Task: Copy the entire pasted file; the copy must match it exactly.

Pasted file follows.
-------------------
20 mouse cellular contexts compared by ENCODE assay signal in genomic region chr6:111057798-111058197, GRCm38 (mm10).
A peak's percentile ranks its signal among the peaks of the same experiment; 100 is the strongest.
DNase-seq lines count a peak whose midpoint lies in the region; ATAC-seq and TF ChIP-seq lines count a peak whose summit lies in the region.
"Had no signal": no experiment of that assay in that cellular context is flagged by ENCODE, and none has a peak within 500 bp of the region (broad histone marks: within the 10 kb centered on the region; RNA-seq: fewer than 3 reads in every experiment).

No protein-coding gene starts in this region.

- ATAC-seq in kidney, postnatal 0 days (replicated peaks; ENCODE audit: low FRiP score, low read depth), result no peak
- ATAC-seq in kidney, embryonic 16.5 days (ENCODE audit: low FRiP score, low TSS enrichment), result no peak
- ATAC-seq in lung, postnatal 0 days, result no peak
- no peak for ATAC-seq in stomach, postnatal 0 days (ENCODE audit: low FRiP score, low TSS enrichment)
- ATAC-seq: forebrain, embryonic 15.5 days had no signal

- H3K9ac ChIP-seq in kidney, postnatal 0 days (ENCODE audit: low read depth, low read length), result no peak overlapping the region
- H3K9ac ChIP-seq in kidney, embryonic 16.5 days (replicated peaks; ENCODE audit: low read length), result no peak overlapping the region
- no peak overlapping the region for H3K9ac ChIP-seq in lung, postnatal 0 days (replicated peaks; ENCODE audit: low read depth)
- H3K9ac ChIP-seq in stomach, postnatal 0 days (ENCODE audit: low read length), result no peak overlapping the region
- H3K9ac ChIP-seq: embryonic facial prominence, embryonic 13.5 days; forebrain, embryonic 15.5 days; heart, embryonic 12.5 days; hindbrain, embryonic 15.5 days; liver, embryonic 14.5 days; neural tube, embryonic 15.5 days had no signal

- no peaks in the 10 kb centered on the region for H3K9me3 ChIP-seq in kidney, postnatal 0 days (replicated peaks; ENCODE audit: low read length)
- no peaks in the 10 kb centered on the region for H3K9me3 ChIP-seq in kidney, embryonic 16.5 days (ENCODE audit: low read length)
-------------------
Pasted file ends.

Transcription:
20 mouse cellular contexts compared by ENCODE assay signal in genomic region chr6:111057798-111058197, GRCm38 (mm10).
A peak's percentile ranks its signal among the peaks of the same experiment; 100 is the strongest.
DNase-seq lines count a peak whose midpoint lies in the region; ATAC-seq and TF ChIP-seq lines count a peak whose summit lies in the region.
"Had no signal": no experiment of that assay in that cellular context is flagged by ENCODE, and none has a peak within 500 bp of the region (broad histone marks: within the 10 kb centered on the region; RNA-seq: fewer than 3 reads in every experiment).

No protein-coding gene starts in this region.

- ATAC-seq in kidney, postnatal 0 days (replicated peaks; ENCODE audit: low FRiP score, low read depth), result no peak
- ATAC-seq in kidney, embryonic 16.5 days (ENCODE audit: low FRiP score, low TSS enrichment), result no peak
- ATAC-seq in lung, postnatal 0 days, result no peak
- no peak for ATAC-seq in stomach, postnatal 0 days (ENCODE audit: low FRiP score, low TSS enrichment)
- ATAC-seq: forebrain, embryonic 15.5 days had no signal

- H3K9ac ChIP-seq in kidney, postnatal 0 days (ENCODE audit: low read depth, low read length), result no peak overlapping the region
- H3K9ac ChIP-seq in kidney, embryonic 16.5 days (replicated peaks; ENCODE audit: low read length), result no peak overlapping the region
- no peak overlapping the region for H3K9ac ChIP-seq in lung, postnatal 0 days (replicated peaks; ENCODE audit: low read depth)
- H3K9ac ChIP-seq in stomach, postnatal 0 days (ENCODE audit: low read length), result no peak overlapping the region
- H3K9ac ChIP-seq: embryonic facial prominence, embryonic 13.5 days; forebrain, embryonic 15.5 days; heart, embryonic 12.5 days; hindbrain, embryonic 15.5 days; liver, embryonic 14.5 days; neural tube, embryonic 15.5 days had no signal

- no peaks in the 10 kb centered on the region for H3K9me3 ChIP-seq in kidney, postnatal 0 days (replicated peaks; ENCODE audit: low read length)
- no peaks in the 10 kb centered on the region for H3K9me3 ChIP-seq in kidney, embryonic 16.5 days (ENCODE audit: low read length)